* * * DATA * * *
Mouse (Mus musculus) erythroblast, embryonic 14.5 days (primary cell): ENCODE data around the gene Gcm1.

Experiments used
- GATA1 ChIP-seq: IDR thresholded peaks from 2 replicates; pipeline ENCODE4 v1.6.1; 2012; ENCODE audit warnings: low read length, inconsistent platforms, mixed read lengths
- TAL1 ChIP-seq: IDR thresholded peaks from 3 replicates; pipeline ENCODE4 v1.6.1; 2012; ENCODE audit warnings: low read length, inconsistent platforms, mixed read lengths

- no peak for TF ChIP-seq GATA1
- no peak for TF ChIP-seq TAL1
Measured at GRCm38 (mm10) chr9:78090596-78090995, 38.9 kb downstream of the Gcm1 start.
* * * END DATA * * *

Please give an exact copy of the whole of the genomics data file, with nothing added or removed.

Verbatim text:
Mouse (Mus musculus) erythroblast, embryonic 14.5 days (primary cell): ENCODE data around the gene Gcm1.

Experiments used
- GATA1 ChIP-seq: IDR thresholded peaks from 2 replicates; pipeline ENCODE4 v1.6.1; 2012; ENCODE audit warnings: low read length, inconsistent platforms, mixed read lengths
- TAL1 ChIP-seq: IDR thresholded peaks from 3 replicates; pipeline ENCODE4 v1.6.1; 2012; ENCODE audit warnings: low read length, inconsistent platforms, mixed read lengths

- no peak for TF ChIP-seq GATA1
- no peak for TF ChIP-seq TAL1
Measured at GRCm38 (mm10) chr9:78090596-78090995, 38.9 kb downstream of the Gcm1 start.